Kamala Harris’ Sister Maya Harris Takes Hydroxychloroquine to Treat Lupus

Kamala Harris sister Maya Harris

Instagram Senator Kamala Harris' younger sister Maya Harris, at right, takes hydroxychloroquine to treat lupus.

Conservative journalist Paul Sperry was dragged on Twitter after he tweeted on August 12, “DEVELOPING: Kamala’s sister takes hydroxychloroquine.” However, it’s not a “developing” story that Maya Harris takes hydroxychloroquine. The younger sister of Senator Kamala Harris, who Joe Biden tapped to be his vice-presidential running mate in the 2020 election, wrote a deeply personal article about her prescribed use of the controversial drug in The Atlantic in April.

In the article, Harris, a lawyer and civil rights activist who’s married with one grown daughter and two grandchildren, opened up about lupus, “an auto-immune disease in which the body literally attacks itself,” she wrote.

Harris, who served as a senior advisor for Hillary Clinton during the 2016 election and worked as a political analyst for MSNBC before quitting to help her sister on the campaign trail in 2019, kept her lupus diagnosis a private matter for three decades.

She explained on Instagram, “I haven’t spoken publicly about it before now. But then coronavirus hit, killing Black people at alarming rates and Trump unnecessarily put lupus patients—disproportionately black women—at higher risk. So I wrote this for The Atlantic.”

In the article, Harris said of lupus, which affects roughly 1.5 million Americans, “The physical effects of the disease are cruel, including excruciating joint pain, organ damage, dramatic hair loss, and debilitating fatigue—most of which I have experienced again and again, often for long stretches, throughout my life. And while lupus can be managed, it has no cure.”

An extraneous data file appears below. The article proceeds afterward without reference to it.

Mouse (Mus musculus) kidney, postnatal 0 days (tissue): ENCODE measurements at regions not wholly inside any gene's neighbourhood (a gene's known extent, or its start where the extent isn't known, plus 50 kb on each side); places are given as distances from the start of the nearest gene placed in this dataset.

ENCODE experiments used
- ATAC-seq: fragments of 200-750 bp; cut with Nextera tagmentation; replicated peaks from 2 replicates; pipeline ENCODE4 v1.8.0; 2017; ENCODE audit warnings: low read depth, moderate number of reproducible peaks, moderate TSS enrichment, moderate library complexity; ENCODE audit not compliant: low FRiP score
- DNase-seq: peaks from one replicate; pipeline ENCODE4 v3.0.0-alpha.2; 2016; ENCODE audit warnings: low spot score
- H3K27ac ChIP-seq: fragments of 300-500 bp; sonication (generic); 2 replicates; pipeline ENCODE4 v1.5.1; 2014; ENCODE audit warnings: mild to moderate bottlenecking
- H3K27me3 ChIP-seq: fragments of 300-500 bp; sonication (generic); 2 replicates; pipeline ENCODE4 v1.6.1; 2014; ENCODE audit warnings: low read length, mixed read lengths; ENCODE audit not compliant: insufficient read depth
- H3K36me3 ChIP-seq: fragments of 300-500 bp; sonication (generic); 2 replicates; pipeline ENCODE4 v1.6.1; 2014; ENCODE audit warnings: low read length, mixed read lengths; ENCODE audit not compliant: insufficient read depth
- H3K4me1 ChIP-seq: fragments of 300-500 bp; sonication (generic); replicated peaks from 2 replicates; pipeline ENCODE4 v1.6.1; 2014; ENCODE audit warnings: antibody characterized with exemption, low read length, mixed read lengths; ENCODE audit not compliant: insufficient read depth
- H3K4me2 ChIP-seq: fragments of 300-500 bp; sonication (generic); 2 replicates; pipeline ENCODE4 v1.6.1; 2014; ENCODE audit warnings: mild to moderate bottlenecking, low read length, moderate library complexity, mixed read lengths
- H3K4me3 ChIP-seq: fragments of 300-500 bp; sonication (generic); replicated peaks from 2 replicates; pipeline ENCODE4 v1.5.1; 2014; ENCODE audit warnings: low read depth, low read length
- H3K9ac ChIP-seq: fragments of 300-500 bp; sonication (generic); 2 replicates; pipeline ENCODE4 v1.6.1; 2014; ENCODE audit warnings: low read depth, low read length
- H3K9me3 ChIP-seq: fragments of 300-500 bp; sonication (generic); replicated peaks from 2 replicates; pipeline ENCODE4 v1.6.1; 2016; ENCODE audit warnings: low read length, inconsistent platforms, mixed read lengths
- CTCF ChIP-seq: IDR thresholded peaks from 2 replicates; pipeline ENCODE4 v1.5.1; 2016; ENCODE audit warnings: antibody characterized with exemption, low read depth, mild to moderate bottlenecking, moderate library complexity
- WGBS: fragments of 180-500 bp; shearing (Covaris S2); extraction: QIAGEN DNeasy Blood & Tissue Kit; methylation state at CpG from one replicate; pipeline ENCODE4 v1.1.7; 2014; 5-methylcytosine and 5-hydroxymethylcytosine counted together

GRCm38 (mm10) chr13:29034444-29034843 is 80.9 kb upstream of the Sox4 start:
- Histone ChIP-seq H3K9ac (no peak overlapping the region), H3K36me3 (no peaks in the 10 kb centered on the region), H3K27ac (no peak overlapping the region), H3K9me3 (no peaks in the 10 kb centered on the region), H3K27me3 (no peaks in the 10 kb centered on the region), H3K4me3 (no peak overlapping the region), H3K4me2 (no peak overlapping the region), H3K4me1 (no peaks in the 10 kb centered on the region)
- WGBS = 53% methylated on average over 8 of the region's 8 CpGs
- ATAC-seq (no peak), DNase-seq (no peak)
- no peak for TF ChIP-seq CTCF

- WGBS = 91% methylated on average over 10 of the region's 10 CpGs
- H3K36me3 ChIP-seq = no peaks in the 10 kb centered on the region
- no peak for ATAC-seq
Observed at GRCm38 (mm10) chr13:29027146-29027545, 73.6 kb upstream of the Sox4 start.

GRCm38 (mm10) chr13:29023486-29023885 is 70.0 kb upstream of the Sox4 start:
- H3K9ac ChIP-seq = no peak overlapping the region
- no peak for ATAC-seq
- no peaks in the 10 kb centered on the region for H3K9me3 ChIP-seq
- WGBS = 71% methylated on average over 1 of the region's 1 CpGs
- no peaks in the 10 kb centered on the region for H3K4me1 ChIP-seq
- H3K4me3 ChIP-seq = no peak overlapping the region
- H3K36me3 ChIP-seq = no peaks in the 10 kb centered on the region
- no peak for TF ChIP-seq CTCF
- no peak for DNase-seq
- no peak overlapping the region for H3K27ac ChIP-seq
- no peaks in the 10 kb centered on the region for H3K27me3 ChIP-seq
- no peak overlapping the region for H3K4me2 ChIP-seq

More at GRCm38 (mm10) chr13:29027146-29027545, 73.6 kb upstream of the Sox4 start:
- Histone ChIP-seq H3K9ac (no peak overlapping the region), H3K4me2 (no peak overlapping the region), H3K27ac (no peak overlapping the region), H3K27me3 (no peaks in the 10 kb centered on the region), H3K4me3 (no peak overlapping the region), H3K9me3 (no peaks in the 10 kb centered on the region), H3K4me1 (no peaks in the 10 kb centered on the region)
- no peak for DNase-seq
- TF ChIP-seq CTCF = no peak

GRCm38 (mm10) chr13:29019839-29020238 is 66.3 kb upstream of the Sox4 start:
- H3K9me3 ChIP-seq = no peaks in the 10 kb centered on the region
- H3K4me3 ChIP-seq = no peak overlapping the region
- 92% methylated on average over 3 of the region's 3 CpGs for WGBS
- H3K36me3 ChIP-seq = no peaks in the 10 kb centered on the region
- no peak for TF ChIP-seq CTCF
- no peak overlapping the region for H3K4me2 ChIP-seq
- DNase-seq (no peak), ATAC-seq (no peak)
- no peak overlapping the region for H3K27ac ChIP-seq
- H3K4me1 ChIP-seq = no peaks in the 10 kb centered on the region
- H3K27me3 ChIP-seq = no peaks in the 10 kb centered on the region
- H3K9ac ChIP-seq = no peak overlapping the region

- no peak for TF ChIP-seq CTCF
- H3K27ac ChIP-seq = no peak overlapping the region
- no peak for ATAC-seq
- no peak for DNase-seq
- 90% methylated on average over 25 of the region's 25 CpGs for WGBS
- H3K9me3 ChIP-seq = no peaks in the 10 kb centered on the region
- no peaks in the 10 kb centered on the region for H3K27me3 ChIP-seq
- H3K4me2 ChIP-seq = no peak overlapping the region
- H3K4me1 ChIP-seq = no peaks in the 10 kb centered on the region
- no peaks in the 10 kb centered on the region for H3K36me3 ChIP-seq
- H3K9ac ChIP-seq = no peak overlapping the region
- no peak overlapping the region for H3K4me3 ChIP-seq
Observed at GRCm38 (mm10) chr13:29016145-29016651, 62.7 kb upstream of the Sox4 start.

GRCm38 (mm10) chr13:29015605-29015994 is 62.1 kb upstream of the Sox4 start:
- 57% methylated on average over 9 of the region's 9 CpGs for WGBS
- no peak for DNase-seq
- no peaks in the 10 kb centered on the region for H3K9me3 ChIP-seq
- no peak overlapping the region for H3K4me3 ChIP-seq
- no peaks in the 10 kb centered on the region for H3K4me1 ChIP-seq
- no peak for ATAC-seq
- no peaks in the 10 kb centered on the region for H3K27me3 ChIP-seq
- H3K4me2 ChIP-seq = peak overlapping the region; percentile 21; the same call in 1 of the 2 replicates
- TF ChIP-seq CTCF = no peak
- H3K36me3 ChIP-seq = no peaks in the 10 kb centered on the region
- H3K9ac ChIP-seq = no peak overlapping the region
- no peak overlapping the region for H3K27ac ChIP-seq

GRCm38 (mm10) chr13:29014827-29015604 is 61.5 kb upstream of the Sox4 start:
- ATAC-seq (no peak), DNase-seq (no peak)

She wrote, “Trump has even said that people should consider taking hydroxychloroquine preventively. Talking about the drug during a recent briefing, he asked again and again: ‘What do you have to lose?’ But for a president to casually invite Americans to self-medicate is harmful and potentially deadly. And if the supply shortages continue, those of us whose well-being depends on the drug have plenty to lose.”


Sperry Was Slammed for ‘Spreading Fake News’ on Twitter

“Lupus” started trending nationally on Twitter on August 12 due to the number of online users tweeting back to Sperry, dragging him for attempting to spread misleading information. Dr. Eugene Gu tweeted, “She takes it for lupus, which is an approved use of hydroxychloroquine and validated by clinical trials. By omitting this key piece of information, you are quite literally spreading fake news.”

NBC Boston reporter Phil Lipof tweeted to Sperry, “Because she has #Lupus – but that’s some solid journalism there.! If you are going to spin a fact to try and make it look like something it’s not – you’re going to have to do better than that. Pathetic and sad. My wife takes it too – BECAUSE HER DOCTOR SAYS SHE SHOULD FOR LUPUS!”


Dr. Fauci & the FDA Have Said Hydroxychloroquine Is Not a Cure for COVID-19

dr. anthony fauci

Getty Dr. Anthony Fauci wore a Washington Nationals mask when he testified before Congress about COVID-19 on June 23, 2020.

In late July, Dr. Anthony Fauci, director of the National Institute for Allergy and Infectious Diseases and a key member of Trump’s coronavirus task force, told Good Morning America that he stands with the Food and Drug Administration on its findings that hydroxychloroquine is not an effective or safe way to treat COVID-19.

“The overwhelming prevailing clinical trials that have looked at the efficacy of hydroxychloroquine have indicated that it is not effective in coronavirus unknown disease,” Fauci said.

Hydroxychloroquine, which is an FDA-approved and life-saving drug for lupus, according to John Hopkins Medicine, is not FDA-approved for coronavirus. The FDA wrote in summary on June 15:

Based on ongoing analysis and emerging scientific data, FDA has revoked the emergency use authorization (EUA) to use hydroxychloroquine and chloroquine to treat COVID-19 in certain hospitalized patients when a clinical trial is unavailable or participation is not feasible. We made this determination based on recent results from a large, randomized clinical trial in hospitalized patients that found these medicines showed no benefit for decreasing the likelihood of death or speeding recovery. This outcome was consistent with other new data, including those showing the suggested dosing for these medicines are unlikely to kill or inhibit the virus that causes COVID-19.

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